Once Kempinski became more established on Instagram, others with similar companies and missions started reaching out and connecting with her. Sandy Busken, owner of Dear Mess organizing company and Pop Up Swap X, met Kempinski through one of her clothing swap events.

Erin Fitzpatrick and another swap attendee go through bags of donated swap items in a Pop Up Swap at Sandy’s Busken’s apartment. Photo by Michelle Ng-Reyes

“I was immediately obsessed with Sandy and her company, because I love fashion, I love being fashionable,” said Kempinski. “But I am also now obsessed with the amount of waste that goes into fast fashion.”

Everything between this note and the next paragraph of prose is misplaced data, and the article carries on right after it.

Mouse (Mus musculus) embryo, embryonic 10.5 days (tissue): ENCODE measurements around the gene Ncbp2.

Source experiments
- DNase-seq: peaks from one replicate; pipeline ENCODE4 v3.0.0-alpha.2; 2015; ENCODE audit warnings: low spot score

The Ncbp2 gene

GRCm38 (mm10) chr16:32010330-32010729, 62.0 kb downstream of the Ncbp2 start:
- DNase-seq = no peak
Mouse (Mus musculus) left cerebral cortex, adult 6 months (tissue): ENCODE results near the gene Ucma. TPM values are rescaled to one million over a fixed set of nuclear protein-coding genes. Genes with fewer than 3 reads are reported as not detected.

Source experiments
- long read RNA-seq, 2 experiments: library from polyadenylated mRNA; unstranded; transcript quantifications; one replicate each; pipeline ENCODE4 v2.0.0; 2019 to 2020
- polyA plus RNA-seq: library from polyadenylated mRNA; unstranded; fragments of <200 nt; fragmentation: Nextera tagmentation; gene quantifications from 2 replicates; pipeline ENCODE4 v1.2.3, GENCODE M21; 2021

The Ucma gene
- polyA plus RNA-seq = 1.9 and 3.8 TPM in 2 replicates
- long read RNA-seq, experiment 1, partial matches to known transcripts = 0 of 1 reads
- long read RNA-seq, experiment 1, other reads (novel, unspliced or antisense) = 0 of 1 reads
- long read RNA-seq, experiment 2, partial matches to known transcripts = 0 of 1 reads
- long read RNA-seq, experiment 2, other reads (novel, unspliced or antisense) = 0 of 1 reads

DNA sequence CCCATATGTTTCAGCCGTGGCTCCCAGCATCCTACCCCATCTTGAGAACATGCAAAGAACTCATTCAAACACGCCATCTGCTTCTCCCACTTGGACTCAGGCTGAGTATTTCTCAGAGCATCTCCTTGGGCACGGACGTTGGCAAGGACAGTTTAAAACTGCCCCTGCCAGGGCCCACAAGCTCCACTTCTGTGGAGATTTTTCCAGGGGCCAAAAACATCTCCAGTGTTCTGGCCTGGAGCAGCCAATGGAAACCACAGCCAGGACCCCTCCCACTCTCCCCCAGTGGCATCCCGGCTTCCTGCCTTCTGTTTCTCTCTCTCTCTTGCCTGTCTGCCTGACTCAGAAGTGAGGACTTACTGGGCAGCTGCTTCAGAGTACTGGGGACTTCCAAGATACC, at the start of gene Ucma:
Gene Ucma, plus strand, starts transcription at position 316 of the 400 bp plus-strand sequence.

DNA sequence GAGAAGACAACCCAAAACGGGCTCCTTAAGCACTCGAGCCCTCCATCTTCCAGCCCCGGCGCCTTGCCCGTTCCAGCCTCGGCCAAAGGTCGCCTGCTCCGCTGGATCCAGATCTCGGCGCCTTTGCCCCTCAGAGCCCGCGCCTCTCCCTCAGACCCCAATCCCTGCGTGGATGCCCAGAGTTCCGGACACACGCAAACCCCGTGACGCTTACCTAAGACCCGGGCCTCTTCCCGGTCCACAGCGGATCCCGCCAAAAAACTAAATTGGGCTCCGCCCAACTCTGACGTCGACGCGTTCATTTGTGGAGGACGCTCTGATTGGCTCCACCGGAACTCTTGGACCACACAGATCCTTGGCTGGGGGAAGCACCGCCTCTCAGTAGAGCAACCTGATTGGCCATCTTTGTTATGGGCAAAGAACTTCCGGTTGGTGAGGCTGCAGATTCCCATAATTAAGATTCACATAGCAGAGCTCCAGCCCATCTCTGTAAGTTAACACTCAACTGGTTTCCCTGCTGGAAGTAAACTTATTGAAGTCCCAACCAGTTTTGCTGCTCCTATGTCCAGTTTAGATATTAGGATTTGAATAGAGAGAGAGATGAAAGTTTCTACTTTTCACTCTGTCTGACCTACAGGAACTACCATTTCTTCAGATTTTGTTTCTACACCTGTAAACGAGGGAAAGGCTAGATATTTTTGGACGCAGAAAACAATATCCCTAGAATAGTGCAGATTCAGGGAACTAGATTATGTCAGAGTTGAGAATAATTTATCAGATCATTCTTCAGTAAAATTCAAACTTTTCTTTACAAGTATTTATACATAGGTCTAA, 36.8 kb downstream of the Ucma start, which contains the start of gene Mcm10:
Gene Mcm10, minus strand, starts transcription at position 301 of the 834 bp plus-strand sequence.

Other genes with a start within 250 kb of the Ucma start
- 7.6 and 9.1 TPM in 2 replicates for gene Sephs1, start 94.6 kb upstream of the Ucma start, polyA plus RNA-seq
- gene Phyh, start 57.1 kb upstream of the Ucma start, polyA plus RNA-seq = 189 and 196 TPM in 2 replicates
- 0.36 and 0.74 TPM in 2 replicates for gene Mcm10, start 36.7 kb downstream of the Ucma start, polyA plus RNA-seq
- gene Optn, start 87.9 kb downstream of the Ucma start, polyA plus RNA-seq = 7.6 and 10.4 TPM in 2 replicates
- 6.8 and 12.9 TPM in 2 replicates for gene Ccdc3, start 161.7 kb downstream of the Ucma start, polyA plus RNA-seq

Busken started Pop Up Swap X in 2011, which focused on hosting vintage clothing swaps in different areas of New York. Now, she’s expanded her company and created Dear Mess, where she goes to client’s homes to declutter and redecorate their homes. 

“There hasn’t been a day that’s gone by that I haven’t had work or interest in it,” said Busken. “The schedule is always full. I think people see now that organizing their home is just such a critical part to seeing themselves where they’re headed.”

Dear Mess is a zero waste company, and any furniture, clothes, or other home items that the client does not want anymore. Busken collects the items herself and finds new homes or small markets for the items to go to.